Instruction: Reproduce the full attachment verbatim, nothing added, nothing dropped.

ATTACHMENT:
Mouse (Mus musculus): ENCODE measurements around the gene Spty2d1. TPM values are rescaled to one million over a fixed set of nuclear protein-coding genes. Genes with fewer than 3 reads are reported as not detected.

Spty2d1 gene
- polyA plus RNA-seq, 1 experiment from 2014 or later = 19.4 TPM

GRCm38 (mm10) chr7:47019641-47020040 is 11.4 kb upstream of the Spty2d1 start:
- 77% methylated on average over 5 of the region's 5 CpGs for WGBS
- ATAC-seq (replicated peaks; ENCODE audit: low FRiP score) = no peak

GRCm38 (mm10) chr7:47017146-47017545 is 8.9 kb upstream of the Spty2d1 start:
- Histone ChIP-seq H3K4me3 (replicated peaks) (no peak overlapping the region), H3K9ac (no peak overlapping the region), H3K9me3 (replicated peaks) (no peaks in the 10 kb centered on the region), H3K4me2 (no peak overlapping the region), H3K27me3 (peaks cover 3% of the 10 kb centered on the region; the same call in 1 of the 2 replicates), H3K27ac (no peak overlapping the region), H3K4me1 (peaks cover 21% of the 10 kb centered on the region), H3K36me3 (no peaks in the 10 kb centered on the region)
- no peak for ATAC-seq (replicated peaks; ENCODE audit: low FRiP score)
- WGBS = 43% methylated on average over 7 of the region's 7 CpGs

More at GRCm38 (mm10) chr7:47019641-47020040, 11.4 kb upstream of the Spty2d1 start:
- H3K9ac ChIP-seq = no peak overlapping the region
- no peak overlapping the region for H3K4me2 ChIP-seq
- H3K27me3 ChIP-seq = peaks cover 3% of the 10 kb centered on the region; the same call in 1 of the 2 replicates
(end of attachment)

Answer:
Mouse (Mus musculus): ENCODE measurements around the gene Spty2d1. TPM values are rescaled to one million over a fixed set of nuclear protein-coding genes. Genes with fewer than 3 reads are reported as not detected.

Spty2d1 gene
- polyA plus RNA-seq, 1 experiment from 2014 or later = 19.4 TPM

GRCm38 (mm10) chr7:47019641-47020040 is 11.4 kb upstream of the Spty2d1 start:
- 77% methylated on average over 5 of the region's 5 CpGs for WGBS
- ATAC-seq (replicated peaks; ENCODE audit: low FRiP score) = no peak

GRCm38 (mm10) chr7:47017146-47017545 is 8.9 kb upstream of the Spty2d1 start:
- Histone ChIP-seq H3K4me3 (replicated peaks) (no peak overlapping the region), H3K9ac (no peak overlapping the region), H3K9me3 (replicated peaks) (no peaks in the 10 kb centered on the region), H3K4me2 (no peak overlapping the region), H3K27me3 (peaks cover 3% of the 10 kb centered on the region; the same call in 1 of the 2 replicates), H3K27ac (no peak overlapping the region), H3K4me1 (peaks cover 21% of the 10 kb centered on the region), H3K36me3 (no peaks in the 10 kb centered on the region)
- no peak for ATAC-seq (replicated peaks; ENCODE audit: low FRiP score)
- WGBS = 43% methylated on average over 7 of the region's 7 CpGs

More at GRCm38 (mm10) chr7:47019641-47020040, 11.4 kb upstream of the Spty2d1 start:
- H3K9ac ChIP-seq = no peak overlapping the region
- no peak overlapping the region for H3K4me2 ChIP-seq
- H3K27me3 ChIP-seq = peaks cover 3% of the 10 kb centered on the region; the same call in 1 of the 2 replicates